Sharing a meal, attending a funeral and celebrating a birthday. In the midst of the COVID-19 pandemic, these otherwise innocuous activities could facilitate the spread of the highly contagious virus, according to a new report that details a multifamily cluster of cases linked to one patient in Chicago.
The report by the Centers for Disease Control and Prevention describes a cluster of 16 confirmed and probable COVID-19 cases, including three deaths, “likely resulting from one introduction.”
Within a span of three weeks, a patient “was apparently able to transmit infection to 10 other persons, despite having no household contacts and experiencing only mild symptoms for which medical care was not sought,” the report states. “Extended family gatherings including a funeral and a birthday party likely facilitated transmission of SARS-CoV-2 (the formal name for COVID-19) in this cluster.”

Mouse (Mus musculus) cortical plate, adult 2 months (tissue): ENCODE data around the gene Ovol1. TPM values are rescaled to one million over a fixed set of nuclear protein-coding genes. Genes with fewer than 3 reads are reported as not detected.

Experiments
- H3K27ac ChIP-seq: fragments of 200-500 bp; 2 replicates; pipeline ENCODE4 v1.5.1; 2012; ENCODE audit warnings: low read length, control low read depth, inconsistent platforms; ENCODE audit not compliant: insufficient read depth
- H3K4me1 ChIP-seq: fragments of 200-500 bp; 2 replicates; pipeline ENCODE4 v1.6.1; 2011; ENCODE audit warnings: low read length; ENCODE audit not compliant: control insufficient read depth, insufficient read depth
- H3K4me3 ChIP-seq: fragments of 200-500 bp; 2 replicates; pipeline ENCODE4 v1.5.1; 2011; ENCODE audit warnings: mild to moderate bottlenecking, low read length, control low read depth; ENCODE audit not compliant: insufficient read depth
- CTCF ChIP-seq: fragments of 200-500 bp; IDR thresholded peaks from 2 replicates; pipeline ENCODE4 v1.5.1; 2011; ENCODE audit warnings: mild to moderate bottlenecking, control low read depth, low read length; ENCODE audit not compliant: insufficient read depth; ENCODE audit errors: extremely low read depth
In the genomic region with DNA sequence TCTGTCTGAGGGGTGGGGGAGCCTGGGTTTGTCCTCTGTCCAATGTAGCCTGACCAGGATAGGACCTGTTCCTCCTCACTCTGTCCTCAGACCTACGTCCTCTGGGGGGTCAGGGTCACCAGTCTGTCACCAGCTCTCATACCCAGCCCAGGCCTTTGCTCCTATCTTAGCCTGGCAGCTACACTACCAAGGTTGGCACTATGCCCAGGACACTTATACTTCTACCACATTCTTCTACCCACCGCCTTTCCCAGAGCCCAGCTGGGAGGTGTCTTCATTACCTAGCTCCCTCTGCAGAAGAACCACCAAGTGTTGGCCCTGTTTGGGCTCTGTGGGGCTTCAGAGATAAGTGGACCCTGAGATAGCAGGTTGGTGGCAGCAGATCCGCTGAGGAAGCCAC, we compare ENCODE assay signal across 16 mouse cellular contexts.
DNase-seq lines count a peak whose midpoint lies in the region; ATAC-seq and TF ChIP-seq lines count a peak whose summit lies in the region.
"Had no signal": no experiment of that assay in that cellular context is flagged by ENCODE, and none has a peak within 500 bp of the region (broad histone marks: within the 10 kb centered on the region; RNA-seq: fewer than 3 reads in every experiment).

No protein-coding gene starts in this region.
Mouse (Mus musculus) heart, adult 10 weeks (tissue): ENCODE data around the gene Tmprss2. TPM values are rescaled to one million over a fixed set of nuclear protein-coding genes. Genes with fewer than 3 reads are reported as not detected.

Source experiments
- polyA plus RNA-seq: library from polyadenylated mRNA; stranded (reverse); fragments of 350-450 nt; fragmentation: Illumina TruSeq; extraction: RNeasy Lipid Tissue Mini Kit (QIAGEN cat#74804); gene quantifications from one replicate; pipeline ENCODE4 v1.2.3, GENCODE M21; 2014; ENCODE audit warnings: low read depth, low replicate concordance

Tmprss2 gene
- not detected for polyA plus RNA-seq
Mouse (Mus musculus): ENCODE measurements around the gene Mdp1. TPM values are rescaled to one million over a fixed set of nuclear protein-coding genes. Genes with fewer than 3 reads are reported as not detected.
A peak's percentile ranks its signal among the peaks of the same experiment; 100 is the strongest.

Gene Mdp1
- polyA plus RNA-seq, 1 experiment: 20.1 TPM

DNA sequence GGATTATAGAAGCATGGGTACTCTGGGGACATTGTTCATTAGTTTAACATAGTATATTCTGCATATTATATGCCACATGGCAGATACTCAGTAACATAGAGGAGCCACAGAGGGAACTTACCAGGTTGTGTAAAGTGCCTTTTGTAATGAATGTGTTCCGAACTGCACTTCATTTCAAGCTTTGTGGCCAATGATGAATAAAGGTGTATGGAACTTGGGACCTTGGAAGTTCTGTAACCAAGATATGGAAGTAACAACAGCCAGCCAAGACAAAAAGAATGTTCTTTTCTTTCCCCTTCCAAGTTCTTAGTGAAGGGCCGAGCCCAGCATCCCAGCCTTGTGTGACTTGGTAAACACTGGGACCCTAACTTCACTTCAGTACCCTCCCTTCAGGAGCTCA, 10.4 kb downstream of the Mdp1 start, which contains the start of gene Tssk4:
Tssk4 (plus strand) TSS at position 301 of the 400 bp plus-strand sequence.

Patients ranged in age from 5 to 85 years old, and those who died were all older than 60 and had at least one underlying cardiovascular or respiratory medical condition, according to the report’s findings.
While the CDC calls this a “super-spreading event,” Chicago Department of Public Health Chief Medical Officer Dr. Jennifer Layden downplayed that notion. “I don’t think it’s a super-spreader. It’s just that the general population is susceptible because it’s a novel virus,” she said. “Everyone is vulnerable because no one has been exposed to the virus before.”
She says the report is just one example of how transmissions occurred across Illinois and the U.S. before social distancing guidelines and stay-at-home orders were put in place. “These types of transmissions occur in all sorts of settings. The more interactions individuals have with others, the more chance of spread,” she said. “This is why sheltering in place and canceling large events is so important.”
Illinois Department of Public Health Director Dr. Ngozi Ezike has repeatedly urged everyone to follow social distancing guidelines and adhere to the governor’s stay-at-home order.